"We perceive US threats to take revenge … as absolutely counterproductive and dangerous, as they only would add tensions to the already difficult situation on the Korean Peninsula and could lead to further escalation of conflict," Mr Lukashevich said.

On January 8 Wired reported that "amid all the noise the Sony hack generated … a far more troubling cyber-attack was largely lost in the chaos". Germany's Federal Office for Information Security had disclosed that "advanced" hackers had broken into and physically destroyed part of a German steel mill by "manipulating and disrupting control systems to such a degree that a blast furnace could not be properly shut down", which caused "massive damage to the system".

"The know-how of the attacker was very pronounced, not only in conventional IT security but extended to detailed knowledge of applied industrial controls and production processes," the report says.

Wired claims this is "only the second confirmed case in which a wholly digital attack caused physical destruction of equipment". "The first case, of course, was Stuxnet, the sophisticated digital weapon the US and Israel launched against control systems in Iran in late 2007 or early 2008 to sabotage centrifuges at a uranium enrichment plant."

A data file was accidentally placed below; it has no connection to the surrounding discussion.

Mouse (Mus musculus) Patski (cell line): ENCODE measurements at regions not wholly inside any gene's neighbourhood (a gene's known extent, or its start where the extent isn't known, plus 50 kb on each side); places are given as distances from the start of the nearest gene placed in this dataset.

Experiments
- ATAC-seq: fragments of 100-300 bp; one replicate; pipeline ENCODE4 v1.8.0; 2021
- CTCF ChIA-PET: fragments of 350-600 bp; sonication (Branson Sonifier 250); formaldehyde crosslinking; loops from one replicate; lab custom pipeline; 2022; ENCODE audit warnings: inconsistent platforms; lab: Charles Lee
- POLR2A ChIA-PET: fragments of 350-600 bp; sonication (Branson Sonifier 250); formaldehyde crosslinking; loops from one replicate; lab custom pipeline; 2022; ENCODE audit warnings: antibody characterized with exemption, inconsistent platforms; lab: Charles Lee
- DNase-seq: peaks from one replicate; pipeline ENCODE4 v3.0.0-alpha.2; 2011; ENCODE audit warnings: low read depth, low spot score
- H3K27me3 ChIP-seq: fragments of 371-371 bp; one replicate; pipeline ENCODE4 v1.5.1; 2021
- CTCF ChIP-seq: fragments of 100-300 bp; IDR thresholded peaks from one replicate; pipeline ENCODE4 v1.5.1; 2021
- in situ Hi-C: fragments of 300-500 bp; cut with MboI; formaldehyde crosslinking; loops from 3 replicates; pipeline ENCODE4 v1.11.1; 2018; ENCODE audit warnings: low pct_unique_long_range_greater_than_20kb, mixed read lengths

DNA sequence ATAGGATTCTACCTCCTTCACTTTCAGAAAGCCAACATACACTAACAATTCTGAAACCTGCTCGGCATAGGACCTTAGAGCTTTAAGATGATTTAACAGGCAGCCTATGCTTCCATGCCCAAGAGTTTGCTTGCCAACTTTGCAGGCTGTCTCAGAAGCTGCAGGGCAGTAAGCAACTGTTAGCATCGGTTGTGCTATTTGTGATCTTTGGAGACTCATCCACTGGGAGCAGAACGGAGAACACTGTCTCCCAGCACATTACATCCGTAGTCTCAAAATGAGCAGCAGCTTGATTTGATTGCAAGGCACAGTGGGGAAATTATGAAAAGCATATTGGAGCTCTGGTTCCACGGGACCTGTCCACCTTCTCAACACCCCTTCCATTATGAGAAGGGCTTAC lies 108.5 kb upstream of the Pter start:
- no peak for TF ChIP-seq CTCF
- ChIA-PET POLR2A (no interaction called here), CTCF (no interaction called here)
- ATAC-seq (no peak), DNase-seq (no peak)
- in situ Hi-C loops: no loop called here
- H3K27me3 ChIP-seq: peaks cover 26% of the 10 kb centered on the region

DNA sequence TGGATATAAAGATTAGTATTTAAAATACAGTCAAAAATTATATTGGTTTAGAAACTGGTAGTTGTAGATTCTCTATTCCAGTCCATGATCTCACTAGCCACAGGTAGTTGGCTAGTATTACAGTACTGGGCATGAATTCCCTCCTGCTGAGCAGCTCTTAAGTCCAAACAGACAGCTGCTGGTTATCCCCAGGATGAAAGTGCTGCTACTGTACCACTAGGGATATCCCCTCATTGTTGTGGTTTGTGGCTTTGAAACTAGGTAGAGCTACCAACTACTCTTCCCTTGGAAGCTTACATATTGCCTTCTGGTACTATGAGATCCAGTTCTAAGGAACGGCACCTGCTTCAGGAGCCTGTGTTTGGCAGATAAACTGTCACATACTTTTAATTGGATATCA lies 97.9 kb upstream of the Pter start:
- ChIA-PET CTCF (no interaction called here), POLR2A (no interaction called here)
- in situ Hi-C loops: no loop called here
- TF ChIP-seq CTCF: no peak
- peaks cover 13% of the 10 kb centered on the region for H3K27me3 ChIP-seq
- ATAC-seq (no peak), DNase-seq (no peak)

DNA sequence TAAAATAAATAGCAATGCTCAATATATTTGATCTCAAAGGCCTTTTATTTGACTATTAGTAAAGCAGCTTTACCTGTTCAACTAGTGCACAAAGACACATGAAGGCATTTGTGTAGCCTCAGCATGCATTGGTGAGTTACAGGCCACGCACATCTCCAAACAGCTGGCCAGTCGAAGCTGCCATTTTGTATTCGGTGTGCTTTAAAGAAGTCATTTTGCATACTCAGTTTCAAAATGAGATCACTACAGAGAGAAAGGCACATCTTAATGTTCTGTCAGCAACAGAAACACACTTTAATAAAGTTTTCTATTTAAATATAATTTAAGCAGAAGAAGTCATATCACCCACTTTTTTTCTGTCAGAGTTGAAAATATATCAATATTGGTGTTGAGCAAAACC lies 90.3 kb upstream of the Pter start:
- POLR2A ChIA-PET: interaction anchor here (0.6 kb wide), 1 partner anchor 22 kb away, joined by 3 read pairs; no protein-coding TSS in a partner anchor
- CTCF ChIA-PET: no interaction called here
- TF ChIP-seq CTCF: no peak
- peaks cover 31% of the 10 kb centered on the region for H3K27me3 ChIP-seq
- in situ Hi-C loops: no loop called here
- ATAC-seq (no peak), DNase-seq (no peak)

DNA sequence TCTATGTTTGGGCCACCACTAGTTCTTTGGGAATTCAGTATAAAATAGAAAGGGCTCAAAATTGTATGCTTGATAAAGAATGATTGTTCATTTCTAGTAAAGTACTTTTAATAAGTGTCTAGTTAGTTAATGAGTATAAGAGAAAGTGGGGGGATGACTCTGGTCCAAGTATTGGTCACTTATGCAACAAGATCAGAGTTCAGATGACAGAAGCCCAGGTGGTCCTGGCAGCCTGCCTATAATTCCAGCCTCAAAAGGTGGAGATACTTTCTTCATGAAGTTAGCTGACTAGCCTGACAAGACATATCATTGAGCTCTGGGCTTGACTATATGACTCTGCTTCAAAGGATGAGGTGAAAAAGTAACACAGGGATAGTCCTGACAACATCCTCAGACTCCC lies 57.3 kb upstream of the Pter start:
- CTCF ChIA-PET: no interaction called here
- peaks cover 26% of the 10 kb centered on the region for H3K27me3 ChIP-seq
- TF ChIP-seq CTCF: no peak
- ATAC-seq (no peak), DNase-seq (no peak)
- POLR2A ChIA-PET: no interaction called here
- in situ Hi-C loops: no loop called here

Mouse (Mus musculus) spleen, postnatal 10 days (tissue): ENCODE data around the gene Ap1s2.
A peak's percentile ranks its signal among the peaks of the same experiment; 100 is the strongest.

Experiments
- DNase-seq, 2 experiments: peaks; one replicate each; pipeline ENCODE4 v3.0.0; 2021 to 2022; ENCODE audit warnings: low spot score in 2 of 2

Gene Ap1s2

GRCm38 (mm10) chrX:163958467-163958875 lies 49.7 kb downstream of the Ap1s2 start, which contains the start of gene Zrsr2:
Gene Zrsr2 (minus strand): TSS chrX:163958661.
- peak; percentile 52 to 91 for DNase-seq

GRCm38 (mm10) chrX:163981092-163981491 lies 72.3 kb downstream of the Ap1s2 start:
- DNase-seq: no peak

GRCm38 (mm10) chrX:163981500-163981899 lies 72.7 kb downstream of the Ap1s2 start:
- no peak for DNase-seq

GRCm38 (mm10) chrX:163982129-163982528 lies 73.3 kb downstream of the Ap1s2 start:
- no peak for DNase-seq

Australia is no passive participant in these cyber conflicts. Multiple intelligence sources have toldThe Australian Financial Reviewthat for more than a decade we have been building an offensive "computer network attack" (CNA) capability inside the Australian Signals Directorate (ASD), which openly advertises for hackers who are "passionate about breaking and securing computer systems" with "knowledge of offensive and defensive techniques to protect Australia's interests".